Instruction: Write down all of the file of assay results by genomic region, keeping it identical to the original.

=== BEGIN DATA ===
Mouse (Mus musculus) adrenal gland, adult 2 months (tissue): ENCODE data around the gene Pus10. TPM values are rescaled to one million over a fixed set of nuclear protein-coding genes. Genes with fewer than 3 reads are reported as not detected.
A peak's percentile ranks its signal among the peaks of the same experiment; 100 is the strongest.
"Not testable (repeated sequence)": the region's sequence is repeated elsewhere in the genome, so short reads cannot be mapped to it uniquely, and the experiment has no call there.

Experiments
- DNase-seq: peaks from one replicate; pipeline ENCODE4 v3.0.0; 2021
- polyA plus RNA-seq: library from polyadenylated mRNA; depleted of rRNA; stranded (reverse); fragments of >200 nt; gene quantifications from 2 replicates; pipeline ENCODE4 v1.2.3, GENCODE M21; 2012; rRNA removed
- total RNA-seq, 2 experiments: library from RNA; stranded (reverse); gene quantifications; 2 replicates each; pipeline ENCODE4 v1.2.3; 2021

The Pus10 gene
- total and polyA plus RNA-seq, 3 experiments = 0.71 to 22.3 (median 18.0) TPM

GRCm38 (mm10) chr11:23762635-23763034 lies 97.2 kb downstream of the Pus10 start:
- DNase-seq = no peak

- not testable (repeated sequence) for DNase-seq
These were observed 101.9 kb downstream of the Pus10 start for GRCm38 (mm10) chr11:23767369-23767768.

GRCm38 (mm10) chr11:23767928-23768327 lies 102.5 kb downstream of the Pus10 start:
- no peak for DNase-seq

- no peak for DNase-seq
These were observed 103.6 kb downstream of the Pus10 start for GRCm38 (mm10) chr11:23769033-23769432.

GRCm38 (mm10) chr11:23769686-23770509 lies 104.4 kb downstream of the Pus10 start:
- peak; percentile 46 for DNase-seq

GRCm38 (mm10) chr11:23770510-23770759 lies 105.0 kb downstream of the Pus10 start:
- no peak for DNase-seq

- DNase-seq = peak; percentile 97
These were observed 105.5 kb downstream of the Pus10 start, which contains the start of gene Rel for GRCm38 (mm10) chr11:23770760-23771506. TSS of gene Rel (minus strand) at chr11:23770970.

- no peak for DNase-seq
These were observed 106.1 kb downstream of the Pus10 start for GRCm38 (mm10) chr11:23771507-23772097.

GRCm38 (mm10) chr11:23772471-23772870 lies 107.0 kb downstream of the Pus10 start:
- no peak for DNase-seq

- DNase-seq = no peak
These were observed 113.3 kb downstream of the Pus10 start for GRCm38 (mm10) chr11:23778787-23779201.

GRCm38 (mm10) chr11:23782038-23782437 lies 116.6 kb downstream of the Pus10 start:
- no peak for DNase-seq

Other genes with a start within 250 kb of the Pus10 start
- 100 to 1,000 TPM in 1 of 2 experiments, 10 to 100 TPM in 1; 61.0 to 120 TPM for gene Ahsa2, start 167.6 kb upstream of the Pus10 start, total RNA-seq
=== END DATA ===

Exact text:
Mouse (Mus musculus) adrenal gland, adult 2 months (tissue): ENCODE data around the gene Pus10. TPM values are rescaled to one million over a fixed set of nuclear protein-coding genes. Genes with fewer than 3 reads are reported as not detected.
A peak's percentile ranks its signal among the peaks of the same experiment; 100 is the strongest.
"Not testable (repeated sequence)": the region's sequence is repeated elsewhere in the genome, so short reads cannot be mapped to it uniquely, and the experiment has no call there.

Experiments
- DNase-seq: peaks from one replicate; pipeline ENCODE4 v3.0.0; 2021
- polyA plus RNA-seq: library from polyadenylated mRNA; depleted of rRNA; stranded (reverse); fragments of >200 nt; gene quantifications from 2 replicates; pipeline ENCODE4 v1.2.3, GENCODE M21; 2012; rRNA removed
- total RNA-seq, 2 experiments: library from RNA; stranded (reverse); gene quantifications; 2 replicates each; pipeline ENCODE4 v1.2.3; 2021

The Pus10 gene
- total and polyA plus RNA-seq, 3 experiments = 0.71 to 22.3 (median 18.0) TPM

GRCm38 (mm10) chr11:23762635-23763034 lies 97.2 kb downstream of the Pus10 start:
- DNase-seq = no peak

- not testable (repeated sequence) for DNase-seq
These were observed 101.9 kb downstream of the Pus10 start for GRCm38 (mm10) chr11:23767369-23767768.

GRCm38 (mm10) chr11:23767928-23768327 lies 102.5 kb downstream of the Pus10 start:
- no peak for DNase-seq

- no peak for DNase-seq
These were observed 103.6 kb downstream of the Pus10 start for GRCm38 (mm10) chr11:23769033-23769432.

GRCm38 (mm10) chr11:23769686-23770509 lies 104.4 kb downstream of the Pus10 start:
- peak; percentile 46 for DNase-seq

GRCm38 (mm10) chr11:23770510-23770759 lies 105.0 kb downstream of the Pus10 start:
- no peak for DNase-seq

- DNase-seq = peak; percentile 97
These were observed 105.5 kb downstream of the Pus10 start, which contains the start of gene Rel for GRCm38 (mm10) chr11:23770760-23771506. TSS of gene Rel (minus strand) at chr11:23770970.

- no peak for DNase-seq
These were observed 106.1 kb downstream of the Pus10 start for GRCm38 (mm10) chr11:23771507-23772097.

GRCm38 (mm10) chr11:23772471-23772870 lies 107.0 kb downstream of the Pus10 start:
- no peak for DNase-seq

- DNase-seq = no peak
These were observed 113.3 kb downstream of the Pus10 start for GRCm38 (mm10) chr11:23778787-23779201.

GRCm38 (mm10) chr11:23782038-23782437 lies 116.6 kb downstream of the Pus10 start:
- no peak for DNase-seq

Other genes with a start within 250 kb of the Pus10 start
- 100 to 1,000 TPM in 1 of 2 experiments, 10 to 100 TPM in 1; 61.0 to 120 TPM for gene Ahsa2, start 167.6 kb upstream of the Pus10 start, total RNA-seq